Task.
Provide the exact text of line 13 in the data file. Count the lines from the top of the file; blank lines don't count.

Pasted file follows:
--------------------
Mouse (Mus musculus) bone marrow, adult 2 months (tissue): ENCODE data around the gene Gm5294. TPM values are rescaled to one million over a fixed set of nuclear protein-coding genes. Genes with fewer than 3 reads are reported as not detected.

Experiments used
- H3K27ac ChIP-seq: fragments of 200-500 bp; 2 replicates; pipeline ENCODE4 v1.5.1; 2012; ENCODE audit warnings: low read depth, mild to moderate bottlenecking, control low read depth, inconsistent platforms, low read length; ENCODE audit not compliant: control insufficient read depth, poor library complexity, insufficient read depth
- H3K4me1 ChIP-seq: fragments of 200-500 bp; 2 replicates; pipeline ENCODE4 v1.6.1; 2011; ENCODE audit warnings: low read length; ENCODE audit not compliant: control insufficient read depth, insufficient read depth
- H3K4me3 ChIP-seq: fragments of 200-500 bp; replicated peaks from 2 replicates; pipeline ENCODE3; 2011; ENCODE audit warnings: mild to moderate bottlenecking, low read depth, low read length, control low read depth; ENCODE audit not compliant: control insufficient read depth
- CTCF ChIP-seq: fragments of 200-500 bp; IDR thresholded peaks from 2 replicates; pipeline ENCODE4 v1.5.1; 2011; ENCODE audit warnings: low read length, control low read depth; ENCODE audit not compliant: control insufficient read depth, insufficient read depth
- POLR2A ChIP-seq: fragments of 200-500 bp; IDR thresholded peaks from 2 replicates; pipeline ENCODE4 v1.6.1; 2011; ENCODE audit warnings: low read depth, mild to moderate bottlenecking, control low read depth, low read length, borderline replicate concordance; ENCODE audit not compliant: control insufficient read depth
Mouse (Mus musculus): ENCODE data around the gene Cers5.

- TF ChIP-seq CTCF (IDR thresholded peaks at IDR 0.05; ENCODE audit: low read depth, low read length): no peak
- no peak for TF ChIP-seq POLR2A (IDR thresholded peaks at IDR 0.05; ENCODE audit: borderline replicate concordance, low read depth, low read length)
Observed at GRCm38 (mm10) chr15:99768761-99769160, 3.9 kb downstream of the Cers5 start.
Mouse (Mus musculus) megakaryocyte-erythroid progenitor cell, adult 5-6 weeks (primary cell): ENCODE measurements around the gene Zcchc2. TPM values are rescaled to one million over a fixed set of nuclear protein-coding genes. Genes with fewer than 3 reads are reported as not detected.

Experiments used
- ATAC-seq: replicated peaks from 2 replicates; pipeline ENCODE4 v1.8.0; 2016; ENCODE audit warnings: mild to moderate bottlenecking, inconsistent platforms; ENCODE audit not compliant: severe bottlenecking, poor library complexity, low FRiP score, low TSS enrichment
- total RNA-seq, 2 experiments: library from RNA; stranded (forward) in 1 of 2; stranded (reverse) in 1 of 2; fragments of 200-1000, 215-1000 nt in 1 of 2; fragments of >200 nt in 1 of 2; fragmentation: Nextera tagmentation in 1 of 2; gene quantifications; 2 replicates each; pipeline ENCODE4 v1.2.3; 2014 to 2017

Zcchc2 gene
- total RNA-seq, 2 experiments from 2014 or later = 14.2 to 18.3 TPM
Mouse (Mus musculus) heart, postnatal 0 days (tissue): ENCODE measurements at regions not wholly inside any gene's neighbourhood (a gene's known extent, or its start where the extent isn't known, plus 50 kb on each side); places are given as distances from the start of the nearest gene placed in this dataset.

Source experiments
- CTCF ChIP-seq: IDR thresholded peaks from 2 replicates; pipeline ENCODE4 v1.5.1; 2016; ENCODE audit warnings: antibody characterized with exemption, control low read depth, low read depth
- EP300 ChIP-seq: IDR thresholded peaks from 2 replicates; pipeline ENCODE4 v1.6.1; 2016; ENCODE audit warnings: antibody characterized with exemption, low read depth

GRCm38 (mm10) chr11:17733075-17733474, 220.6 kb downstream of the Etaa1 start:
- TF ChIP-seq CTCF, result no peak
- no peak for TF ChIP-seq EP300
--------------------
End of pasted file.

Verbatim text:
Experiments used